Diagram of aortic aneurysm. Figure A shows a normal aorta. Figure B shows a thoracic aortic aneurysm (which is located behind the heart). Figure C shows an abdominal aortic aneurysm located below the arteries that supply blood to the kidneys. en:National Institutes of Health, Public domain, via Wikimedia Commons
AAs can be classified according to their anatomical location:
Aneurysms of the aortic root (also called aneurysms of the sinuses of Valsalva)
They are rare and usually have a congenital origin. As a general rule, they originate in the right coronary sinus (≥90% of cases) and their rupture is towards the ipsilateral ventricle or atrium . Rupture in the pericardial cavity of an aneurysm of the left sinus is exceptional.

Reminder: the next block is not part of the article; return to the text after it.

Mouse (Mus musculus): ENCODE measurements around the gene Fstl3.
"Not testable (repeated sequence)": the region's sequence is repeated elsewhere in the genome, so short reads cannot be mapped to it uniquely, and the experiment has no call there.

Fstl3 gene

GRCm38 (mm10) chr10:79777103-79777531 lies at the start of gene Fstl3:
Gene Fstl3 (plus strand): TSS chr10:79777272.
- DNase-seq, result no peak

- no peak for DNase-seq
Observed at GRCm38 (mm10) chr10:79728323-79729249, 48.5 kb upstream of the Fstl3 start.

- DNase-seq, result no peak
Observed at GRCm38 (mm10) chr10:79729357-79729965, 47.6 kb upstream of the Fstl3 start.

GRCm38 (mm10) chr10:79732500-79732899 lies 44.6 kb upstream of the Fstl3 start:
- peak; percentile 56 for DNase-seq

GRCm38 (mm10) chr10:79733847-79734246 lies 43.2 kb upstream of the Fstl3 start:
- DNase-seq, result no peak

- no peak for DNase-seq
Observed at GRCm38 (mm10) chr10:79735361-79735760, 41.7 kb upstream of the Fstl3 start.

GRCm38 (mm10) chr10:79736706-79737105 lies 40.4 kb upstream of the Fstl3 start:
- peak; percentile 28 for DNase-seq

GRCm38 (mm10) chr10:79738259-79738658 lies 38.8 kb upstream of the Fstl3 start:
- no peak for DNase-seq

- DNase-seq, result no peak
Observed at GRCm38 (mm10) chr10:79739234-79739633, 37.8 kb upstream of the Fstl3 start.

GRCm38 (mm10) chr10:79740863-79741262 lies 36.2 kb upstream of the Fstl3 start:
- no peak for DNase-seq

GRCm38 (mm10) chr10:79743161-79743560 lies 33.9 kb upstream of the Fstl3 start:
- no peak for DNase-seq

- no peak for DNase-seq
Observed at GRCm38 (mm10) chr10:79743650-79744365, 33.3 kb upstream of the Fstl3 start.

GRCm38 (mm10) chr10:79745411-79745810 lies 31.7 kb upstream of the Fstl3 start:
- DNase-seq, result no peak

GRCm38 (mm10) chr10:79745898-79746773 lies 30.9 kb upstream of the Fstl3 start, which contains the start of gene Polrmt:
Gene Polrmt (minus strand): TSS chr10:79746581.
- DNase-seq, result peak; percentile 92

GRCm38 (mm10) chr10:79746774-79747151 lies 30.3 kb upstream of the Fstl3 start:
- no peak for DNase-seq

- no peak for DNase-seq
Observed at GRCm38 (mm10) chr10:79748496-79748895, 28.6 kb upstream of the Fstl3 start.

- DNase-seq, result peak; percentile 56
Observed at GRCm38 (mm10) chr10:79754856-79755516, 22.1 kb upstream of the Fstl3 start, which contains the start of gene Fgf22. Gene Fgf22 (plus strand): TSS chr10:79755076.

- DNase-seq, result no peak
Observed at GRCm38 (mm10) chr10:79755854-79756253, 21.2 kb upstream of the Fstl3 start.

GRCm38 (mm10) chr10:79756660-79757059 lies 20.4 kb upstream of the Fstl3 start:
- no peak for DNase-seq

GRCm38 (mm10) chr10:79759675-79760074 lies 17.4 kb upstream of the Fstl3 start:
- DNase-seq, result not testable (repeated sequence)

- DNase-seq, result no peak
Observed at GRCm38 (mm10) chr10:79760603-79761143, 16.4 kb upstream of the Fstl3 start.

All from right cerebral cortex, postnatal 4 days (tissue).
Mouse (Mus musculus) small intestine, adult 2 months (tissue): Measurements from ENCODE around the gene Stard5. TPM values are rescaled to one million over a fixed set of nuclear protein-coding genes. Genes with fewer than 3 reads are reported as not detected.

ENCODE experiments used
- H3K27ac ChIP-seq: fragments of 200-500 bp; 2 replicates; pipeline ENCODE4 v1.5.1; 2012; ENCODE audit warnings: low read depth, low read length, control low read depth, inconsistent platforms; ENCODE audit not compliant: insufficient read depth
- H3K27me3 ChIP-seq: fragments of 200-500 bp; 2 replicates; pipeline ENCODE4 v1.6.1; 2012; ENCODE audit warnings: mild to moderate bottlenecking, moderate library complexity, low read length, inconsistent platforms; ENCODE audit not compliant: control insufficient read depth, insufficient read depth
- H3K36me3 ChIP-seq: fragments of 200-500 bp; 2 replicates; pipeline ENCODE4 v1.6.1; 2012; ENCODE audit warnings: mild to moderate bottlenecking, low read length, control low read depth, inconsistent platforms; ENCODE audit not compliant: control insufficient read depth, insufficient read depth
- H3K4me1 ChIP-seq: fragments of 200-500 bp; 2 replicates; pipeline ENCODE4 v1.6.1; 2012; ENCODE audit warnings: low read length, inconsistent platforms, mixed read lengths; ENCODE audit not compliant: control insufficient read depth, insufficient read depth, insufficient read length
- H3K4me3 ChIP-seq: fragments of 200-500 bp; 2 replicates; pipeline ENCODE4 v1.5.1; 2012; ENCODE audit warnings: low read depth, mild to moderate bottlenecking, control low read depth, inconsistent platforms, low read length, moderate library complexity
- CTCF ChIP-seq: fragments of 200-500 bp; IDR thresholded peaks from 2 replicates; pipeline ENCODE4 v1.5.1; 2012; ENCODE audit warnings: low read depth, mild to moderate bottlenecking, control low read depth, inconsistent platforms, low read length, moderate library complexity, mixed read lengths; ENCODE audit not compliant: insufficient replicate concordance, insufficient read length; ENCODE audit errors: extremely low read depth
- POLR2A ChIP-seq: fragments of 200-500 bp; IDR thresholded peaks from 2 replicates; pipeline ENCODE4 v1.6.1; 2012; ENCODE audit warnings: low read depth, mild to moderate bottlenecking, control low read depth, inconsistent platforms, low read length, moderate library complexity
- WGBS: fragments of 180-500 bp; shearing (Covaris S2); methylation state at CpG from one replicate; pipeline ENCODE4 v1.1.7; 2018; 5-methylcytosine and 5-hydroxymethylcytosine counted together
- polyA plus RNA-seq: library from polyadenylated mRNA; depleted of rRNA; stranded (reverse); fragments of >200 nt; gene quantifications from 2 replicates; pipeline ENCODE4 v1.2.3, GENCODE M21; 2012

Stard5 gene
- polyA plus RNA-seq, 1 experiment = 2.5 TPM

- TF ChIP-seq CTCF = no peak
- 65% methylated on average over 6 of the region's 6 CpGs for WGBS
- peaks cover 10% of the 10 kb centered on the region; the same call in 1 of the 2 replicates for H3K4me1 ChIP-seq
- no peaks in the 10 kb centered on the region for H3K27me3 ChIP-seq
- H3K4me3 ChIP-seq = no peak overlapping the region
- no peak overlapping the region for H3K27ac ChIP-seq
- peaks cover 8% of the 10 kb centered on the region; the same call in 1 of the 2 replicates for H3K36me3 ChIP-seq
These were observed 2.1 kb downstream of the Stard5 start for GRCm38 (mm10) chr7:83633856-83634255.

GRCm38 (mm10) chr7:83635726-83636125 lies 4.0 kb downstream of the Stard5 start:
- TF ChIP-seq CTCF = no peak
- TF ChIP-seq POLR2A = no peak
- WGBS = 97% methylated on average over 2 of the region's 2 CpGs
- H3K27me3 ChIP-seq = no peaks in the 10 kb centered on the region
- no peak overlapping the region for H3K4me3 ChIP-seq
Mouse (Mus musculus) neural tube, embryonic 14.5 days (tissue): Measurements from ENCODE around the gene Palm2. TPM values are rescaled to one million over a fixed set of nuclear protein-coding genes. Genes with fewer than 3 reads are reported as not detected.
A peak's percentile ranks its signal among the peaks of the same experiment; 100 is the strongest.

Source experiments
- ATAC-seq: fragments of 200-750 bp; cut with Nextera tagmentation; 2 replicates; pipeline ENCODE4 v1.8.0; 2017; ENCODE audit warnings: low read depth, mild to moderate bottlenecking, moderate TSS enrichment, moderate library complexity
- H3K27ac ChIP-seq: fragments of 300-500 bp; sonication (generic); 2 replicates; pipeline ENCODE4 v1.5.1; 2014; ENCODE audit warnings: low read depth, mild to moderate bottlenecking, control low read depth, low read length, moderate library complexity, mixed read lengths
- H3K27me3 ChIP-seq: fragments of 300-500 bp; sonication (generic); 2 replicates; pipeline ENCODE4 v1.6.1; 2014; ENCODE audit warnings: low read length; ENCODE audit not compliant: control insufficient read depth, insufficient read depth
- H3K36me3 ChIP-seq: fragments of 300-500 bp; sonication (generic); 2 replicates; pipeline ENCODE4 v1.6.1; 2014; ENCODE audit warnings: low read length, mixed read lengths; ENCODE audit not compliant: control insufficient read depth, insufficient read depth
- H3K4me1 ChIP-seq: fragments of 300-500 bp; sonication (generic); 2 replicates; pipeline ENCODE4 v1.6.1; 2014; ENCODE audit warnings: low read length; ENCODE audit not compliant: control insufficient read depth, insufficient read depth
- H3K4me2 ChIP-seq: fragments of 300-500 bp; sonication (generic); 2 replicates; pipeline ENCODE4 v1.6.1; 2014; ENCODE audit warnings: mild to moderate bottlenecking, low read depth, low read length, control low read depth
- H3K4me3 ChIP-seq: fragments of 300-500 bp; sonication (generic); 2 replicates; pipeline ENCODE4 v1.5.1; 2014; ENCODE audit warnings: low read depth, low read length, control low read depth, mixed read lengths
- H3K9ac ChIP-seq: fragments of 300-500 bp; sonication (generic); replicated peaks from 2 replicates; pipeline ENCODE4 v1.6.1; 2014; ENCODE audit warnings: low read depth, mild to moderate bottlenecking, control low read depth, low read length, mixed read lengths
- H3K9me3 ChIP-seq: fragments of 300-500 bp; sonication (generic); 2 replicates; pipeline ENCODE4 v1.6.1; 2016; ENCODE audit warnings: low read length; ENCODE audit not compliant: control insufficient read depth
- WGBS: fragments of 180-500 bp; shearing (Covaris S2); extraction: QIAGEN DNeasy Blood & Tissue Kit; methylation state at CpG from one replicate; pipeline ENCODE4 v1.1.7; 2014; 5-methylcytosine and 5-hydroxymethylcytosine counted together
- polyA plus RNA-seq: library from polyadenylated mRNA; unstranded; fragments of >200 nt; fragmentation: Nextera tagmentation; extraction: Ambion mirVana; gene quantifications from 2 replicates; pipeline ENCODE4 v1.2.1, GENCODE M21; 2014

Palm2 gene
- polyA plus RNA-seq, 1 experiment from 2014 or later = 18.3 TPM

Aneurysms of the ascending aorta
They extend from the root of the vessel to the origin of the brachiocephalic artery. They are the second most common subtype of AA, after abdominal. Their predominant etiology is arteriosclerosis (most of them are diagnosed in patients aged 60-70 with a history of arterial hypertension and smoking), although they are also seen in patients with degenerative diseases of the connective tissue or bicuspid aortic valve . In these cases, the diagnosis is usually made at an earlier age and many times as a result of the chance detection of an aortic valve murmur. Surgery is indicated in people with Marfan syndrome or when the diameter of the aneurysm is ≥ 55 mm.
Aneurysms of the aortic arch